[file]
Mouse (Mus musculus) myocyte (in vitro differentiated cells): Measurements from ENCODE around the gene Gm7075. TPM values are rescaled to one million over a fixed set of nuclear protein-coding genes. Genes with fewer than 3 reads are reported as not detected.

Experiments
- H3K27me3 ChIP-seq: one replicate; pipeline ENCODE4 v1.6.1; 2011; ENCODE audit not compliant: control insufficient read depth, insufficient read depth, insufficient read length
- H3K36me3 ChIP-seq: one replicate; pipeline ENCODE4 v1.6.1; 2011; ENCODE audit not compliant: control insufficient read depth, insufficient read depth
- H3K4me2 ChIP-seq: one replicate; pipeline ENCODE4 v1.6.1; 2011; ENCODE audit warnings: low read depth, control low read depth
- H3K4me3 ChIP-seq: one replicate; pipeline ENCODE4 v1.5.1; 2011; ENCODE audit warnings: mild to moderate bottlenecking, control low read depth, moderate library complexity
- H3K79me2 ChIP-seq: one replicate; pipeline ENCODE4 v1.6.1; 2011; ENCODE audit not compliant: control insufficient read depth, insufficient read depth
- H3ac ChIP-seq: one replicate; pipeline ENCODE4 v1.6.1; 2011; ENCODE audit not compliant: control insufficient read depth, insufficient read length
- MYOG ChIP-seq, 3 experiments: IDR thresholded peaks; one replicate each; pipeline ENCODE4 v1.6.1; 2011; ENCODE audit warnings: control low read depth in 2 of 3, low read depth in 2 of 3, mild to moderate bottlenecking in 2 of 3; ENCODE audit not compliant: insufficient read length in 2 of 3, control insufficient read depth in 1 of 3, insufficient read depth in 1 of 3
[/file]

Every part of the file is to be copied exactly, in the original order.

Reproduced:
Mouse (Mus musculus) myocyte (in vitro differentiated cells): Measurements from ENCODE around the gene Gm7075. TPM values are rescaled to one million over a fixed set of nuclear protein-coding genes. Genes with fewer than 3 reads are reported as not detected.

Experiments
- H3K27me3 ChIP-seq: one replicate; pipeline ENCODE4 v1.6.1; 2011; ENCODE audit not compliant: control insufficient read depth, insufficient read depth, insufficient read length
- H3K36me3 ChIP-seq: one replicate; pipeline ENCODE4 v1.6.1; 2011; ENCODE audit not compliant: control insufficient read depth, insufficient read depth
- H3K4me2 ChIP-seq: one replicate; pipeline ENCODE4 v1.6.1; 2011; ENCODE audit warnings: low read depth, control low read depth
- H3K4me3 ChIP-seq: one replicate; pipeline ENCODE4 v1.5.1; 2011; ENCODE audit warnings: mild to moderate bottlenecking, control low read depth, moderate library complexity
- H3K79me2 ChIP-seq: one replicate; pipeline ENCODE4 v1.6.1; 2011; ENCODE audit not compliant: control insufficient read depth, insufficient read depth
- H3ac ChIP-seq: one replicate; pipeline ENCODE4 v1.6.1; 2011; ENCODE audit not compliant: control insufficient read depth, insufficient read length
- MYOG ChIP-seq, 3 experiments: IDR thresholded peaks; one replicate each; pipeline ENCODE4 v1.6.1; 2011; ENCODE audit warnings: control low read depth in 2 of 3, low read depth in 2 of 3, mild to moderate bottlenecking in 2 of 3; ENCODE audit not compliant: insufficient read length in 2 of 3, control insufficient read depth in 1 of 3, insufficient read depth in 1 of 3